The plan, Tim and Juan agreed, was to wait until spring.
That’s when Tim’s brother returned from serving in Iraq and could serve as best man at the wedding, just as Tim had done for him. A family-heavy wedding was non-negotiable for Tim, but for Juan it was a bit more problematic. His family still struggled with his homosexuality. Tired of waiting for their struggle to be over, he’d cut them out of his life.
After they met, Tim’s family had taken Juan in as one of their own, embracing the man who made Tim so happy. They couldn’t wait to be married in a few months.
But then they woke up the day after the election to discover that Prop 8 had passed, and marriage was off the table. Any other couple might’ve mourned and settled for a civil union. But Juan was resolute. The ban may have passed, but one way or another, they he was getting that license.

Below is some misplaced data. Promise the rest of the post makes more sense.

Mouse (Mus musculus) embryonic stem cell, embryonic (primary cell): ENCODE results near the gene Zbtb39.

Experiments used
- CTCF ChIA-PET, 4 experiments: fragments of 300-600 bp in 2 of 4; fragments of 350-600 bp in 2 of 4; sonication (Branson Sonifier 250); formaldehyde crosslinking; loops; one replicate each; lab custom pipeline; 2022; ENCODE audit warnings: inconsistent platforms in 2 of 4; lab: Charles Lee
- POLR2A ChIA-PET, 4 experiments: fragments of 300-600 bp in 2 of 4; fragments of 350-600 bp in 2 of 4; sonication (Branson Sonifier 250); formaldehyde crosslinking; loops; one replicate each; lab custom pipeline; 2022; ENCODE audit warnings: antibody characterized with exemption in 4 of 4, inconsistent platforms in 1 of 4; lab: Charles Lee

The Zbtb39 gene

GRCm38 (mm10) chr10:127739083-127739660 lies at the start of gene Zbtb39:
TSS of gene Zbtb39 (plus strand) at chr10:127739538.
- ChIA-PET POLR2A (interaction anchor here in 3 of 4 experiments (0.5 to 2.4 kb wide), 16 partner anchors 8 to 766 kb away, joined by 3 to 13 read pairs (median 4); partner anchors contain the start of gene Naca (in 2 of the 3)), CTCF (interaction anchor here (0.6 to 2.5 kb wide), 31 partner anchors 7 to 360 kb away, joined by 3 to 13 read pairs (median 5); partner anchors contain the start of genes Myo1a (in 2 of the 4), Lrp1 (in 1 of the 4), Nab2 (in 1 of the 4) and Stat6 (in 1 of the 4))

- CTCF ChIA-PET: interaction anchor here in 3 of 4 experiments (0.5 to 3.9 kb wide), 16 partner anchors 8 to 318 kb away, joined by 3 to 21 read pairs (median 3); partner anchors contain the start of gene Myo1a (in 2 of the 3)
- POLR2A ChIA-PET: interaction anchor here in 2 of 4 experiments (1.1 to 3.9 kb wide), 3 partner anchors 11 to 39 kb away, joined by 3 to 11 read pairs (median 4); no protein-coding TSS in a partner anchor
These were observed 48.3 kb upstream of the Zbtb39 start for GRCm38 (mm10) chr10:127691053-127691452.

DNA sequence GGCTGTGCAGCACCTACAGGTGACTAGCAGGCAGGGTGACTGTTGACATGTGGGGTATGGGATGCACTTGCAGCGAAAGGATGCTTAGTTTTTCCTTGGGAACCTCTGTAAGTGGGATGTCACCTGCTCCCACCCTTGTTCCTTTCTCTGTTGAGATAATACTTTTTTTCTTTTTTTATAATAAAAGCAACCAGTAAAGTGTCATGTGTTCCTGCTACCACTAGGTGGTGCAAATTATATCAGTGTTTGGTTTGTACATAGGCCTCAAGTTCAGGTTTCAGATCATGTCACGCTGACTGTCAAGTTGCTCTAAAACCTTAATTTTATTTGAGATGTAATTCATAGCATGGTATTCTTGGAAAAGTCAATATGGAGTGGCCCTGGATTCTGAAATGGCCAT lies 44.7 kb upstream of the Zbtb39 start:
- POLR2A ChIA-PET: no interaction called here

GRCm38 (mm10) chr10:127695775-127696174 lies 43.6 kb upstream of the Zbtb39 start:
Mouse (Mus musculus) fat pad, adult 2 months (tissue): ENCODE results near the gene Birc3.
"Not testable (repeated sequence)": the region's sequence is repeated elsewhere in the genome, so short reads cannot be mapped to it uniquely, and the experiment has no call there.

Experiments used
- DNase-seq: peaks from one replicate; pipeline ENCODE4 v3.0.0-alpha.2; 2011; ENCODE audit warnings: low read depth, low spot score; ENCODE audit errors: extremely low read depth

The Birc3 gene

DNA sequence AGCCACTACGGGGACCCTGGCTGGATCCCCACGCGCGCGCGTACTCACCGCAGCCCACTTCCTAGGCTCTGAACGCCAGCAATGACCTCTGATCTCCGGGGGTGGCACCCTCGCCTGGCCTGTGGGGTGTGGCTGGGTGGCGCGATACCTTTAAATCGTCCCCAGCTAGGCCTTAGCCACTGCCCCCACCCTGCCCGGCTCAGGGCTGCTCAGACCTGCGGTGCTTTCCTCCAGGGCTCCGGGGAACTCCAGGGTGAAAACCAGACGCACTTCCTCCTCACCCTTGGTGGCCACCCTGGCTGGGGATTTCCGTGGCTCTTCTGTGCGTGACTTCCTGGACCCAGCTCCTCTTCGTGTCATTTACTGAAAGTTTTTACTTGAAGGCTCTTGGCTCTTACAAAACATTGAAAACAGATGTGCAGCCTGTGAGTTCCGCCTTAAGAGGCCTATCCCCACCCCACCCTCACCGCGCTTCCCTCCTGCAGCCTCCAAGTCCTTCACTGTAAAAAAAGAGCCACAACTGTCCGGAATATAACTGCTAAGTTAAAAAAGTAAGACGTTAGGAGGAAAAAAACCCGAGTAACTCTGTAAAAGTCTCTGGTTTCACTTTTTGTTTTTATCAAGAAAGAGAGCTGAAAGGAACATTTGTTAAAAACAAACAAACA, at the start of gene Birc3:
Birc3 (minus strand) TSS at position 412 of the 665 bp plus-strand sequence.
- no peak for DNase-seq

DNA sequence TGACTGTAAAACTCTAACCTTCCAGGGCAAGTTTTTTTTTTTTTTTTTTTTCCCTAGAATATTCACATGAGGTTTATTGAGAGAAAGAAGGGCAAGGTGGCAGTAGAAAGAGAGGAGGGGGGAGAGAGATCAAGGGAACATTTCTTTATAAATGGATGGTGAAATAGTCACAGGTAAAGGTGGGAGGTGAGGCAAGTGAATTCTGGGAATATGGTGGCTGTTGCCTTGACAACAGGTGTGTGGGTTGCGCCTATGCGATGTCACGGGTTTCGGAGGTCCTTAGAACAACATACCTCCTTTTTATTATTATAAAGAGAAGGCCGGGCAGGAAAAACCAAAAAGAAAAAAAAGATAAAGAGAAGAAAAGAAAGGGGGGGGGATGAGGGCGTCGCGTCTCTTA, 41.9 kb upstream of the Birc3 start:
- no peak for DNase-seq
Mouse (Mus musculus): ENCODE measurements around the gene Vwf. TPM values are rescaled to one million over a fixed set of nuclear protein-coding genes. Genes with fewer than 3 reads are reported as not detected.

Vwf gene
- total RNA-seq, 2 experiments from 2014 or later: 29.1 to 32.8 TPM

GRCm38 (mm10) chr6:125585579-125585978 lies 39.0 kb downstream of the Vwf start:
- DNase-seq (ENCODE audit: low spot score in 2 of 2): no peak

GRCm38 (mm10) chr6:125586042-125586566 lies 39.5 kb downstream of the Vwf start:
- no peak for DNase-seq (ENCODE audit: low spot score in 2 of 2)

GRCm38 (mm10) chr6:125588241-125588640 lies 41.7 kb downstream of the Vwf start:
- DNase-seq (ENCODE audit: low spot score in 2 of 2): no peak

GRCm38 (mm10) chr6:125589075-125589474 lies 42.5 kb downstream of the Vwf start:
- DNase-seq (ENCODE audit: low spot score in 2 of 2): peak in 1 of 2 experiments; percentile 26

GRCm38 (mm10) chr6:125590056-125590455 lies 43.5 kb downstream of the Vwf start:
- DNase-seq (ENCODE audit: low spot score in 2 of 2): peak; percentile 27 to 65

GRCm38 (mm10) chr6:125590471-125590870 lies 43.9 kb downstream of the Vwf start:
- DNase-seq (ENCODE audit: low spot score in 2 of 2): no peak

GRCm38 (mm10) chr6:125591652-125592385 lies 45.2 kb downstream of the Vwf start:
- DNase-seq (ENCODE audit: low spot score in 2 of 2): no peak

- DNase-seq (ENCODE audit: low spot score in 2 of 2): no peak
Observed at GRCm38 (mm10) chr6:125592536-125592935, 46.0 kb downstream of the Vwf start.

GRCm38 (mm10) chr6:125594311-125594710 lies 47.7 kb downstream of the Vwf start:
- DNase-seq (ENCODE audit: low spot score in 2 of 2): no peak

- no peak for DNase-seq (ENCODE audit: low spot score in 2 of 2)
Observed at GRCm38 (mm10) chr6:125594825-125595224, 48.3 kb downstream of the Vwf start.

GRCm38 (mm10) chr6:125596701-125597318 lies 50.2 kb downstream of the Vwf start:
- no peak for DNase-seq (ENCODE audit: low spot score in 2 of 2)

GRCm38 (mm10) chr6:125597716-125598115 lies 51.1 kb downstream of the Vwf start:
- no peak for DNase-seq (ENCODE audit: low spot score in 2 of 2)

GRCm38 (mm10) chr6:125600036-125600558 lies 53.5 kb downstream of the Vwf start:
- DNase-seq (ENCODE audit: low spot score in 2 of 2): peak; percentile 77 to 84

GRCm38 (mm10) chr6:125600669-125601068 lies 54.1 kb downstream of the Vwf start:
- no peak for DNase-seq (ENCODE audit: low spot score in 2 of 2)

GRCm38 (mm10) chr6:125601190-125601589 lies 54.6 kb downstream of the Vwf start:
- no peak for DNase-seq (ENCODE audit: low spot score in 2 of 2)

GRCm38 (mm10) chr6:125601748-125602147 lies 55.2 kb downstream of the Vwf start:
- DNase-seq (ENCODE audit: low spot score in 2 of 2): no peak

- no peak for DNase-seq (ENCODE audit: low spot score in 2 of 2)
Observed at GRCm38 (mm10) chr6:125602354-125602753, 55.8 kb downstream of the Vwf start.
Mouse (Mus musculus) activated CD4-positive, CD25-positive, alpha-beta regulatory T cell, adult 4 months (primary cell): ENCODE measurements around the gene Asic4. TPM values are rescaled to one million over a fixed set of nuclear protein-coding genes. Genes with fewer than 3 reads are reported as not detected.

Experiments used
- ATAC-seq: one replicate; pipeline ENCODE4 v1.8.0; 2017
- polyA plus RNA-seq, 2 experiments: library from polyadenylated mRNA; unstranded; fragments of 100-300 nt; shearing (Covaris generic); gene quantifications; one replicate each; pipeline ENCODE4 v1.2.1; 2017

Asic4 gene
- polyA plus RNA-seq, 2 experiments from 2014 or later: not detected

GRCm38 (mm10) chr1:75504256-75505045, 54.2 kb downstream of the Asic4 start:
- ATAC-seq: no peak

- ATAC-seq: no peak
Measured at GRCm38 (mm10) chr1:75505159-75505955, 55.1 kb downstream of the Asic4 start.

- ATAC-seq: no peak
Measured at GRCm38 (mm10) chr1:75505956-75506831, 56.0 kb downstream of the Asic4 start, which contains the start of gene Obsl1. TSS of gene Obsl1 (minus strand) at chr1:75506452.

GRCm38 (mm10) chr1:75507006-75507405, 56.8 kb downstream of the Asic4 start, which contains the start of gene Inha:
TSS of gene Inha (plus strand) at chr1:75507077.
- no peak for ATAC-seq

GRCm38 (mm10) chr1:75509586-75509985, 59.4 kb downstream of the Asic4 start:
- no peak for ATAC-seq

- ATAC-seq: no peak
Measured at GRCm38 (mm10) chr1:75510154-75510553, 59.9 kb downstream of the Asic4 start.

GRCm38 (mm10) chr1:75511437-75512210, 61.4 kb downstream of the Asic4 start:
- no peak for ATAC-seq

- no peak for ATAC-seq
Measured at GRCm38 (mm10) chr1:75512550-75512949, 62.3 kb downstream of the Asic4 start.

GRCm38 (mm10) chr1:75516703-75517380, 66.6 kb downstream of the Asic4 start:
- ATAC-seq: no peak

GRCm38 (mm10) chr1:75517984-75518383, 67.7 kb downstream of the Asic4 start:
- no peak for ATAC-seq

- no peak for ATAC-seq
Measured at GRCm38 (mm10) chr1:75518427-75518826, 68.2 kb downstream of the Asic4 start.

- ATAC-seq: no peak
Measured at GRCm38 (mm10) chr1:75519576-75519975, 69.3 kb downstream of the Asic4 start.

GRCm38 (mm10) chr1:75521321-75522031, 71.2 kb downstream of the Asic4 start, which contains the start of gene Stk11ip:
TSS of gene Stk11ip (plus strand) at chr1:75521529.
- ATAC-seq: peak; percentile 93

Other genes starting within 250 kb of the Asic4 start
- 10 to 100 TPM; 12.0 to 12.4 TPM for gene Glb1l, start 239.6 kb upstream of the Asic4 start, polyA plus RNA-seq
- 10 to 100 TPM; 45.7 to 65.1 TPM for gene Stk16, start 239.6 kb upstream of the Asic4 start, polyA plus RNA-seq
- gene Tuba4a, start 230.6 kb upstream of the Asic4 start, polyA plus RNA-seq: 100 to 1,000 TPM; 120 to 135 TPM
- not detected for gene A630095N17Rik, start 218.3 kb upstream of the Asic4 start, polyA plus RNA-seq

They were about to discover just how powerful family and the drive to marry can be.
Stick around after Juan and Tim's story for a little post-chapter discussion, including my interview with Dustin Lance Black. We chat all about his history of fighting for marriage equality, why marriage is so important to him, and why his relationship with Tom is so special. "I never dreamed in that time I'd meet somebody and fall in love and get engaged. I just never knew if that was something I'd be able to appreciate in my own lifetime."
Parisian Kevin MacLeod (incompetech.com)
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